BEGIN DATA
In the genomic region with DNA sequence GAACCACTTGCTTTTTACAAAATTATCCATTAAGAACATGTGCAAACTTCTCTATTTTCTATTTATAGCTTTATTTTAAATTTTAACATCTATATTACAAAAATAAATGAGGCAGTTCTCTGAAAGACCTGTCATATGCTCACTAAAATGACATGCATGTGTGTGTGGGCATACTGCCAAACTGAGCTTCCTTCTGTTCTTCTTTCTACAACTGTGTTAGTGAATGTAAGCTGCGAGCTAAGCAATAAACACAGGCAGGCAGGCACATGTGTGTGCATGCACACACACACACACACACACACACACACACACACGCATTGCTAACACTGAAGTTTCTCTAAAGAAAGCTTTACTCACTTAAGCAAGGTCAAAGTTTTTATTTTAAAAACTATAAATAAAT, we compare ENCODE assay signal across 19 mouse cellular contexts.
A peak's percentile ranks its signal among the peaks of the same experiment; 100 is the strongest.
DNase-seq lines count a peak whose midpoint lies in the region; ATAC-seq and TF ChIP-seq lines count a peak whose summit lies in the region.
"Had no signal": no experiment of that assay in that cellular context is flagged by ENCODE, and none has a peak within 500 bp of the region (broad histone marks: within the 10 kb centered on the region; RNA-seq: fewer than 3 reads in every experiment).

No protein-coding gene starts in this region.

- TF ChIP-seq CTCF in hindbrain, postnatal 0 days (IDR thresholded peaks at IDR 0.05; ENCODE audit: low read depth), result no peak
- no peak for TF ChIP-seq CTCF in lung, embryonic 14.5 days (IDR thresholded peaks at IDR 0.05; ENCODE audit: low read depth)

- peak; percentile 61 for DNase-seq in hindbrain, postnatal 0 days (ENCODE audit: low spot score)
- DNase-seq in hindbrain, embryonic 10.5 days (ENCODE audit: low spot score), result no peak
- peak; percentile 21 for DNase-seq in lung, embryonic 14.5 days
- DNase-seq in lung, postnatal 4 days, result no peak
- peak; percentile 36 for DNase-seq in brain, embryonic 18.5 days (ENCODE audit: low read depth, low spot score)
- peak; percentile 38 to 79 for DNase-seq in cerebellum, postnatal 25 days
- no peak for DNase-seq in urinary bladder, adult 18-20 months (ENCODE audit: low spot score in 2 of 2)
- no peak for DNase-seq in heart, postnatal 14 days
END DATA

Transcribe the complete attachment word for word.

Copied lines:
In the genomic region with DNA sequence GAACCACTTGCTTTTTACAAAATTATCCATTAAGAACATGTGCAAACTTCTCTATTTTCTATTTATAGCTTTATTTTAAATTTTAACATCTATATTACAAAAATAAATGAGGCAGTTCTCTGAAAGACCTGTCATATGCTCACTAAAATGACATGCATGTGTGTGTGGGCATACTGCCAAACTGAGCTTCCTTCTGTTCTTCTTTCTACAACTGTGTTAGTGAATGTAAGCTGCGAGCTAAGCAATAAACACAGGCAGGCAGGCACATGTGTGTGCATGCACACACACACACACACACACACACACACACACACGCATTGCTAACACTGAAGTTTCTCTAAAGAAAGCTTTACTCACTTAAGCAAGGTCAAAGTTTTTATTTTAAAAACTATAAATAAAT, we compare ENCODE assay signal across 19 mouse cellular contexts.
A peak's percentile ranks its signal among the peaks of the same experiment; 100 is the strongest.
DNase-seq lines count a peak whose midpoint lies in the region; ATAC-seq and TF ChIP-seq lines count a peak whose summit lies in the region.
"Had no signal": no experiment of that assay in that cellular context is flagged by ENCODE, and none has a peak within 500 bp of the region (broad histone marks: within the 10 kb centered on the region; RNA-seq: fewer than 3 reads in every experiment).

No protein-coding gene starts in this region.

- TF ChIP-seq CTCF in hindbrain, postnatal 0 days (IDR thresholded peaks at IDR 0.05; ENCODE audit: low read depth), result no peak
- no peak for TF ChIP-seq CTCF in lung, embryonic 14.5 days (IDR thresholded peaks at IDR 0.05; ENCODE audit: low read depth)

- peak; percentile 61 for DNase-seq in hindbrain, postnatal 0 days (ENCODE audit: low spot score)
- DNase-seq in hindbrain, embryonic 10.5 days (ENCODE audit: low spot score), result no peak
- peak; percentile 21 for DNase-seq in lung, embryonic 14.5 days
- DNase-seq in lung, postnatal 4 days, result no peak
- peak; percentile 36 for DNase-seq in brain, embryonic 18.5 days (ENCODE audit: low read depth, low spot score)
- peak; percentile 38 to 79 for DNase-seq in cerebellum, postnatal 25 days
- no peak for DNase-seq in urinary bladder, adult 18-20 months (ENCODE audit: low spot score in 2 of 2)
- no peak for DNase-seq in heart, postnatal 14 days